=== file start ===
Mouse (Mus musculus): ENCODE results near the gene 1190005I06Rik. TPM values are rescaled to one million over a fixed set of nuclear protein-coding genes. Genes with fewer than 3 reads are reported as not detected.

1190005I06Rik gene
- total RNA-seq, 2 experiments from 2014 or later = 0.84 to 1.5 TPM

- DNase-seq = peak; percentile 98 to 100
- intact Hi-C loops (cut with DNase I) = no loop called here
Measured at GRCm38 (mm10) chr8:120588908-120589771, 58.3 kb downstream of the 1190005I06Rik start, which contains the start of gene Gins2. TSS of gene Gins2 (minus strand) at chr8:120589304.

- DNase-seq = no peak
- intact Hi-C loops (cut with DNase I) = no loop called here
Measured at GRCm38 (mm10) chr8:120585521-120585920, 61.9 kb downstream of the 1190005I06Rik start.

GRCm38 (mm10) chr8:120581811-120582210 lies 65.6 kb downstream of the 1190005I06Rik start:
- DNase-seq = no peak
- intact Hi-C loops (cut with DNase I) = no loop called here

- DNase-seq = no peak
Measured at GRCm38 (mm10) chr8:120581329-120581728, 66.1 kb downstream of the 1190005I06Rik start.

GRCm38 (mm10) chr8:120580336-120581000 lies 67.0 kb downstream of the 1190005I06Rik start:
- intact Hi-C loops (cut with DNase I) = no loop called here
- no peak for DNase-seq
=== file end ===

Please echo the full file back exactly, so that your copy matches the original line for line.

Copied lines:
Mouse (Mus musculus): ENCODE results near the gene 1190005I06Rik. TPM values are rescaled to one million over a fixed set of nuclear protein-coding genes. Genes with fewer than 3 reads are reported as not detected.

1190005I06Rik gene
- total RNA-seq, 2 experiments from 2014 or later = 0.84 to 1.5 TPM

- DNase-seq = peak; percentile 98 to 100
- intact Hi-C loops (cut with DNase I) = no loop called here
Measured at GRCm38 (mm10) chr8:120588908-120589771, 58.3 kb downstream of the 1190005I06Rik start, which contains the start of gene Gins2. TSS of gene Gins2 (minus strand) at chr8:120589304.

- DNase-seq = no peak
- intact Hi-C loops (cut with DNase I) = no loop called here
Measured at GRCm38 (mm10) chr8:120585521-120585920, 61.9 kb downstream of the 1190005I06Rik start.

GRCm38 (mm10) chr8:120581811-120582210 lies 65.6 kb downstream of the 1190005I06Rik start:
- DNase-seq = no peak
- intact Hi-C loops (cut with DNase I) = no loop called here

- DNase-seq = no peak
Measured at GRCm38 (mm10) chr8:120581329-120581728, 66.1 kb downstream of the 1190005I06Rik start.

GRCm38 (mm10) chr8:120580336-120581000 lies 67.0 kb downstream of the 1190005I06Rik start:
- intact Hi-C loops (cut with DNase I) = no loop called here
- no peak for DNase-seq